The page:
It seems that the more conservative strains of Islam could take issue with truck art. After all, there are abundant depictions of animals and occasionally humans. This could provoke objections for two reasons. First, the truck art might represent forms that do not fit with Islamic norms such as unveiled women. Second, the pictures themselves are similar to idols and an affront to Islam’s staunch monotheism.
When I first saw truck art in Pakistan, it was striking that just to west, across the border in Afghanistan, the Taliban defaced not just depictions of women, but any art depicting natural forms, including animals. In the most remarkable instances, Taliban obscured the animals on traffic signs. The underlying concern is still evident today in Peshawar, a hotbed of truck art, where billboards using female models are sometimes defaced. Asking truck artists about the contrast between the social norms and the content of their art, I’ve been told that some truck drivers with fully jingled vehicles are, themselves, Taliban or Taliban-sympathizers.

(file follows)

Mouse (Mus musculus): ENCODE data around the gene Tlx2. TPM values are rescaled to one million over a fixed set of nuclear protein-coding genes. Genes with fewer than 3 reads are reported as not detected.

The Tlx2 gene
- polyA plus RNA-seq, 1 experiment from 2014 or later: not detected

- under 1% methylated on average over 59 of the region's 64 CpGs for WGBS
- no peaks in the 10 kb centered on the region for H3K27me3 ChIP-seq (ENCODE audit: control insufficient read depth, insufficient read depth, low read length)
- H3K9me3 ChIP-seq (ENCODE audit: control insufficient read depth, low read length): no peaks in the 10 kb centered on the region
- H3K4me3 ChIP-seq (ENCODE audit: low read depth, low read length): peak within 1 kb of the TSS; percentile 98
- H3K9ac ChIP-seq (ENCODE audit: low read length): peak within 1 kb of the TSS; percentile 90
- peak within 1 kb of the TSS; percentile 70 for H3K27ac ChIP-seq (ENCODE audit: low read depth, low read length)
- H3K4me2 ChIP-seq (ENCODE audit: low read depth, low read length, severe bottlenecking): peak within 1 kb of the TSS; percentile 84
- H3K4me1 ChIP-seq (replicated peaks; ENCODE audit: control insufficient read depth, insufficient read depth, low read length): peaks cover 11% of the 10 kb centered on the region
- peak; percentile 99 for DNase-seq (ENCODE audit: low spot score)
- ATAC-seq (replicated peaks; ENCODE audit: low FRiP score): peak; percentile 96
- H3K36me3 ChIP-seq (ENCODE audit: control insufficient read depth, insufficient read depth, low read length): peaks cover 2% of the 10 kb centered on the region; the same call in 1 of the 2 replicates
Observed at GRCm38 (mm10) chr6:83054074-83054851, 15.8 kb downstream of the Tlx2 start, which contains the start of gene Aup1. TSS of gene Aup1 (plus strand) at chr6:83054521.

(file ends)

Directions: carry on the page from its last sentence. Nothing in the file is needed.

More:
Some motifs in truck art are wholly Islamic. Many of the panels in truck art murals depict the Kabaa, which probably balance any concerns over the other panels of animals and other figures. At least one Islamic-oriented website shares my appreciation of truck art.
In the end, its probably a matter of taste and values of the viewer. Yet its clear that truck art does not shy away from controversy. The political representations in truck art, which appear frequently, may be more objectionable than the images that challenge religious mores. This truck, which prominently features the polarizing leader Nawaz Sharif, would probably be abhorred in parts of the Sindh heartland, where he has beenburned in effigy.